. It was a brief appearance which will be followed up with a bail hearing on Friday. It is generally believed that he will enter a plea bargain. The alternative could be financial ruin and a longer jail term. He does however maintain that he is innocent. It is alleged that he illegally exported weapons parts to Iran. It is claimed that there is a strong case against Mr Tappin who was apparently caught out in a US sting operation. Tappin maintained that the parts he was exporting were to be used in cars.Today Mrs Tappin
appeared before the UK Commons home affairs committee. Attorney General Dominic Grieve QC told the MPs that problems with the UK US treaty were "not readily curable" Perhaps then some effort should be made to do so.
He went on to say "I think there's a lack of public confidence in the US justice system, which is a rather wider issue and more complicated than the minutiae of the treaty agreement. "There are perceptions in this country that the US criminal justice system can be harsh, its penal policy can be harsh, and its sentencing policy can appear disproportionate by European and British standards. There are aspects of it therefore which tend to make people uncertain and uneasy, and I'm not sure that that's readily curable."Of course in the UK it was noted that, the country is unable to deport Abu Qatada, wanted in Jordan for crimes, as it may breach his human rights.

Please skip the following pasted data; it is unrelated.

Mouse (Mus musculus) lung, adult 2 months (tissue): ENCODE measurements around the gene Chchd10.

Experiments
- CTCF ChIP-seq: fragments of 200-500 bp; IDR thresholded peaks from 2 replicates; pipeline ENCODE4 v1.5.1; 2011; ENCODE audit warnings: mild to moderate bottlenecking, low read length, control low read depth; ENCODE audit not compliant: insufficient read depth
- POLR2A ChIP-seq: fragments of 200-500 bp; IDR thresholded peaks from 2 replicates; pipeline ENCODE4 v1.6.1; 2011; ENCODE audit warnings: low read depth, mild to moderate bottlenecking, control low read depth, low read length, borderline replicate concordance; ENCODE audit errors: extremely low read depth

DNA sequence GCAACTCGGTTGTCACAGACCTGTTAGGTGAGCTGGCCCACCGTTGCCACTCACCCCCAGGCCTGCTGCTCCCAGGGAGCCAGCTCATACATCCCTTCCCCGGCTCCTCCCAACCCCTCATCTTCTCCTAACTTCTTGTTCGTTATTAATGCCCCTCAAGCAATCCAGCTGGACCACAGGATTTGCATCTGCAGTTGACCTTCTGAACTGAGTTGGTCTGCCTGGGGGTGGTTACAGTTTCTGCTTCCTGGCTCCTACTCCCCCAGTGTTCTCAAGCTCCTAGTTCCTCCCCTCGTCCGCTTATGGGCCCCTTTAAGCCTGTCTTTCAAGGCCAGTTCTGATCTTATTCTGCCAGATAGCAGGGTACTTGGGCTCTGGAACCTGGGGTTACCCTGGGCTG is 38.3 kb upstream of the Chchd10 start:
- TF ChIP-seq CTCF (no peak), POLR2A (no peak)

He is not a British citizen.Mrs Tappin tearfully told the committee
"of her despair that nobody was prepared to listen to his defence before "carting him off"".
More hereUK petition to withdraw from extradition treaty here
Obama Privacy Bill of Rights: Is It What the U.S. Needs Or Not?
The post here was written in February 2012. Today July 11, 2012 there is news which relates to the article. Find it at the end of the report, after you refresh your memories as to the original content.
This blogger receives updates from various companies online. The latest included information on possible Internet privacy changes. It seems that many Western countries are intent on preventing us maintaining our Internet freedoms. Recently TEK reported that the Canadian government were looking at making changes. The UK has limited its users freedoms also. The latest email contained information about proposed US changes. Here is what it said:"The Obama Administration announced a privacy plan last week in hopes of increasing protections for consumer privacy. The Administration has been working toward this effort for several months and has created a framework consisting of a Consumer Privacy Bill of Rights, a multi-stakeholder process to determine how the rights will apply to the context of business, an adequate enforcement model, and a commitment to strengthen interoperability between the privacy standards in the U.S. and its global partners.
While privacy advocates welcomed the proposal, for the most part, some of them have voiced concerns about the enforcement of the plan. Others, including Adam Thierer, a senior research fellow at the Mercatus Center at George Mason University, have also spoken out in opposition of the White House’s proposal.